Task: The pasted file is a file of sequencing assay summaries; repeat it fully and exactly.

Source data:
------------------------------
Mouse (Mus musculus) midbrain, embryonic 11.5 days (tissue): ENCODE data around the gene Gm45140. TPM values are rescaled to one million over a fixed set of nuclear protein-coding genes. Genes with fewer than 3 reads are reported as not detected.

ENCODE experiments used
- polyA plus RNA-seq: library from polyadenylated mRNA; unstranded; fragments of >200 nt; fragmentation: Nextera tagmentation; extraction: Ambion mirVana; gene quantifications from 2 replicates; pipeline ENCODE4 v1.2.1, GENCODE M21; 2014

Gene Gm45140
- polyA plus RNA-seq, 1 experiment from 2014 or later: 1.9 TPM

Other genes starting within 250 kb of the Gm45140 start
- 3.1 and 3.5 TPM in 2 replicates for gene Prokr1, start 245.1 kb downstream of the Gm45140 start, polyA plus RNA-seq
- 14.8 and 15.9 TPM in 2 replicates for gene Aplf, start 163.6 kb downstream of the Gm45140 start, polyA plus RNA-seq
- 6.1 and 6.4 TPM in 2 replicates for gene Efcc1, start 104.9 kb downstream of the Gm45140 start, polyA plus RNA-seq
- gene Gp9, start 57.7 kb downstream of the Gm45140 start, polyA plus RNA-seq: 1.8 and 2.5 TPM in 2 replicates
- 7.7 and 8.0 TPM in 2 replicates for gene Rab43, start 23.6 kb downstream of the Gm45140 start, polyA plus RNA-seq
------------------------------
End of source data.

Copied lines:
Mouse (Mus musculus) midbrain, embryonic 11.5 days (tissue): ENCODE data around the gene Gm45140. TPM values are rescaled to one million over a fixed set of nuclear protein-coding genes. Genes with fewer than 3 reads are reported as not detected.

ENCODE experiments used
- polyA plus RNA-seq: library from polyadenylated mRNA; unstranded; fragments of >200 nt; fragmentation: Nextera tagmentation; extraction: Ambion mirVana; gene quantifications from 2 replicates; pipeline ENCODE4 v1.2.1, GENCODE M21; 2014

Gene Gm45140
- polyA plus RNA-seq, 1 experiment from 2014 or later: 1.9 TPM

Other genes starting within 250 kb of the Gm45140 start
- 3.1 and 3.5 TPM in 2 replicates for gene Prokr1, start 245.1 kb downstream of the Gm45140 start, polyA plus RNA-seq
- 14.8 and 15.9 TPM in 2 replicates for gene Aplf, start 163.6 kb downstream of the Gm45140 start, polyA plus RNA-seq
- 6.1 and 6.4 TPM in 2 replicates for gene Efcc1, start 104.9 kb downstream of the Gm45140 start, polyA plus RNA-seq
- gene Gp9, start 57.7 kb downstream of the Gm45140 start, polyA plus RNA-seq: 1.8 and 2.5 TPM in 2 replicates
- 7.7 and 8.0 TPM in 2 replicates for gene Rab43, start 23.6 kb downstream of the Gm45140 start, polyA plus RNA-seq